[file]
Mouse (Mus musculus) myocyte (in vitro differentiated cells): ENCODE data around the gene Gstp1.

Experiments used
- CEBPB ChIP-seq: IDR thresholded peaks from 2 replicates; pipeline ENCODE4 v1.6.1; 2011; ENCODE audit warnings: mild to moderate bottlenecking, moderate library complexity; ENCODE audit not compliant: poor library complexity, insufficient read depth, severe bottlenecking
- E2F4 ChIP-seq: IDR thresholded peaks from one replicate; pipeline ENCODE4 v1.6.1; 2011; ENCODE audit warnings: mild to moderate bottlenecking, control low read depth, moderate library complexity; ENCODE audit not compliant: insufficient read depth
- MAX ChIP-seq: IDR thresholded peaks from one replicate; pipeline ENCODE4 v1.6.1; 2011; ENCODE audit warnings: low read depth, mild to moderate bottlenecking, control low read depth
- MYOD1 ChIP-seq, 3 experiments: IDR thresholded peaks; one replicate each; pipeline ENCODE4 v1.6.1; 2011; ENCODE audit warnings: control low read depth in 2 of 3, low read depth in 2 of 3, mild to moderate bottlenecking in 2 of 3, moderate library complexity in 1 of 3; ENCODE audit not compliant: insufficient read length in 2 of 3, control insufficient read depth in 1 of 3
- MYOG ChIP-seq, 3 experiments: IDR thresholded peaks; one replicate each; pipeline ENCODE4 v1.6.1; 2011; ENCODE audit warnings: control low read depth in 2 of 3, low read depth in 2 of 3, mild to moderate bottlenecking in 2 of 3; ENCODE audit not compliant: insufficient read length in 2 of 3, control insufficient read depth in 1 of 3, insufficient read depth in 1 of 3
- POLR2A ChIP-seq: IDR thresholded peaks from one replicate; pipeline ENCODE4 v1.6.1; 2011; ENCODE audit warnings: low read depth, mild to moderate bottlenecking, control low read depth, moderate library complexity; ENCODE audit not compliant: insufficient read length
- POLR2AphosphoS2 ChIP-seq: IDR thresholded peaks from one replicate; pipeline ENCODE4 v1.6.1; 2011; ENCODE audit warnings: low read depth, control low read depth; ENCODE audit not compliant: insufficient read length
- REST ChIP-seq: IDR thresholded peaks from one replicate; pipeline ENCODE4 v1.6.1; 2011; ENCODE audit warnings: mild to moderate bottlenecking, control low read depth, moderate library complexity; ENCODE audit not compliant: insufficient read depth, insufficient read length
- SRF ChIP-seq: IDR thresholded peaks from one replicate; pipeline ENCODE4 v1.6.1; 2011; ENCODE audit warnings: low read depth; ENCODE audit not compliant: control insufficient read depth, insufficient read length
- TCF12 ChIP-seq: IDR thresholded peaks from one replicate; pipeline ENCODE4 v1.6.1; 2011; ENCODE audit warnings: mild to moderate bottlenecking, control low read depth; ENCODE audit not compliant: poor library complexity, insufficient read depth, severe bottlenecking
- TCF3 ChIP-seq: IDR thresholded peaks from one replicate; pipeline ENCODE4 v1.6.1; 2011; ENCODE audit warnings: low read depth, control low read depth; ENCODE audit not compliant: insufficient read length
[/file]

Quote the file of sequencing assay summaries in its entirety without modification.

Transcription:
Mouse (Mus musculus) myocyte (in vitro differentiated cells): ENCODE data around the gene Gstp1.

Experiments used
- CEBPB ChIP-seq: IDR thresholded peaks from 2 replicates; pipeline ENCODE4 v1.6.1; 2011; ENCODE audit warnings: mild to moderate bottlenecking, moderate library complexity; ENCODE audit not compliant: poor library complexity, insufficient read depth, severe bottlenecking
- E2F4 ChIP-seq: IDR thresholded peaks from one replicate; pipeline ENCODE4 v1.6.1; 2011; ENCODE audit warnings: mild to moderate bottlenecking, control low read depth, moderate library complexity; ENCODE audit not compliant: insufficient read depth
- MAX ChIP-seq: IDR thresholded peaks from one replicate; pipeline ENCODE4 v1.6.1; 2011; ENCODE audit warnings: low read depth, mild to moderate bottlenecking, control low read depth
- MYOD1 ChIP-seq, 3 experiments: IDR thresholded peaks; one replicate each; pipeline ENCODE4 v1.6.1; 2011; ENCODE audit warnings: control low read depth in 2 of 3, low read depth in 2 of 3, mild to moderate bottlenecking in 2 of 3, moderate library complexity in 1 of 3; ENCODE audit not compliant: insufficient read length in 2 of 3, control insufficient read depth in 1 of 3
- MYOG ChIP-seq, 3 experiments: IDR thresholded peaks; one replicate each; pipeline ENCODE4 v1.6.1; 2011; ENCODE audit warnings: control low read depth in 2 of 3, low read depth in 2 of 3, mild to moderate bottlenecking in 2 of 3; ENCODE audit not compliant: insufficient read length in 2 of 3, control insufficient read depth in 1 of 3, insufficient read depth in 1 of 3
- POLR2A ChIP-seq: IDR thresholded peaks from one replicate; pipeline ENCODE4 v1.6.1; 2011; ENCODE audit warnings: low read depth, mild to moderate bottlenecking, control low read depth, moderate library complexity; ENCODE audit not compliant: insufficient read length
- POLR2AphosphoS2 ChIP-seq: IDR thresholded peaks from one replicate; pipeline ENCODE4 v1.6.1; 2011; ENCODE audit warnings: low read depth, control low read depth; ENCODE audit not compliant: insufficient read length
- REST ChIP-seq: IDR thresholded peaks from one replicate; pipeline ENCODE4 v1.6.1; 2011; ENCODE audit warnings: mild to moderate bottlenecking, control low read depth, moderate library complexity; ENCODE audit not compliant: insufficient read depth, insufficient read length
- SRF ChIP-seq: IDR thresholded peaks from one replicate; pipeline ENCODE4 v1.6.1; 2011; ENCODE audit warnings: low read depth; ENCODE audit not compliant: control insufficient read depth, insufficient read length
- TCF12 ChIP-seq: IDR thresholded peaks from one replicate; pipeline ENCODE4 v1.6.1; 2011; ENCODE audit warnings: mild to moderate bottlenecking, control low read depth; ENCODE audit not compliant: poor library complexity, insufficient read depth, severe bottlenecking
- TCF3 ChIP-seq: IDR thresholded peaks from one replicate; pipeline ENCODE4 v1.6.1; 2011; ENCODE audit warnings: low read depth, control low read depth; ENCODE audit not compliant: insufficient read length